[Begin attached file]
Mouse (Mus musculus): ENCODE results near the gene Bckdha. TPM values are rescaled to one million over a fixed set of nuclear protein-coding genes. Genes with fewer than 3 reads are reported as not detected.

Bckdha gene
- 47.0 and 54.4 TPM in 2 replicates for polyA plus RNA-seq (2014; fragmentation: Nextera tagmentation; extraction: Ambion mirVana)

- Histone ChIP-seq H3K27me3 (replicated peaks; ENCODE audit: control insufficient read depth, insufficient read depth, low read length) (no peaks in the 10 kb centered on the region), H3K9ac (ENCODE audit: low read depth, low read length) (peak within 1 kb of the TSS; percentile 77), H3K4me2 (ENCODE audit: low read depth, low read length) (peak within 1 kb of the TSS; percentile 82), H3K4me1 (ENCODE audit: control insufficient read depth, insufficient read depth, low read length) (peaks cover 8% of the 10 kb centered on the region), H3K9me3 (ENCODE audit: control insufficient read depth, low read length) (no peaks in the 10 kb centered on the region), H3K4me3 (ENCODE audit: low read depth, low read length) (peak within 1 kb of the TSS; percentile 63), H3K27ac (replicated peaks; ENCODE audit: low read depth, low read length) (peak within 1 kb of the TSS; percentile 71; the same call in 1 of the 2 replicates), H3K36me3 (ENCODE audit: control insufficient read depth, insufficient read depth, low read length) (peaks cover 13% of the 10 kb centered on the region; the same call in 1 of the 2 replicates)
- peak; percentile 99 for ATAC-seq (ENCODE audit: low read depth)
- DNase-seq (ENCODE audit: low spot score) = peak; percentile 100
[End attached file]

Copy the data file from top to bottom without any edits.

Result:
Mouse (Mus musculus): ENCODE results near the gene Bckdha. TPM values are rescaled to one million over a fixed set of nuclear protein-coding genes. Genes with fewer than 3 reads are reported as not detected.

Bckdha gene
- 47.0 and 54.4 TPM in 2 replicates for polyA plus RNA-seq (2014; fragmentation: Nextera tagmentation; extraction: Ambion mirVana)

- Histone ChIP-seq H3K27me3 (replicated peaks; ENCODE audit: control insufficient read depth, insufficient read depth, low read length) (no peaks in the 10 kb centered on the region), H3K9ac (ENCODE audit: low read depth, low read length) (peak within 1 kb of the TSS; percentile 77), H3K4me2 (ENCODE audit: low read depth, low read length) (peak within 1 kb of the TSS; percentile 82), H3K4me1 (ENCODE audit: control insufficient read depth, insufficient read depth, low read length) (peaks cover 8% of the 10 kb centered on the region), H3K9me3 (ENCODE audit: control insufficient read depth, low read length) (no peaks in the 10 kb centered on the region), H3K4me3 (ENCODE audit: low read depth, low read length) (peak within 1 kb of the TSS; percentile 63), H3K27ac (replicated peaks; ENCODE audit: low read depth, low read length) (peak within 1 kb of the TSS; percentile 71; the same call in 1 of the 2 replicates), H3K36me3 (ENCODE audit: control insufficient read depth, insufficient read depth, low read length) (peaks cover 13% of the 10 kb centered on the region; the same call in 1 of the 2 replicates)
- peak; percentile 99 for ATAC-seq (ENCODE audit: low read depth)
- DNase-seq (ENCODE audit: low spot score) = peak; percentile 100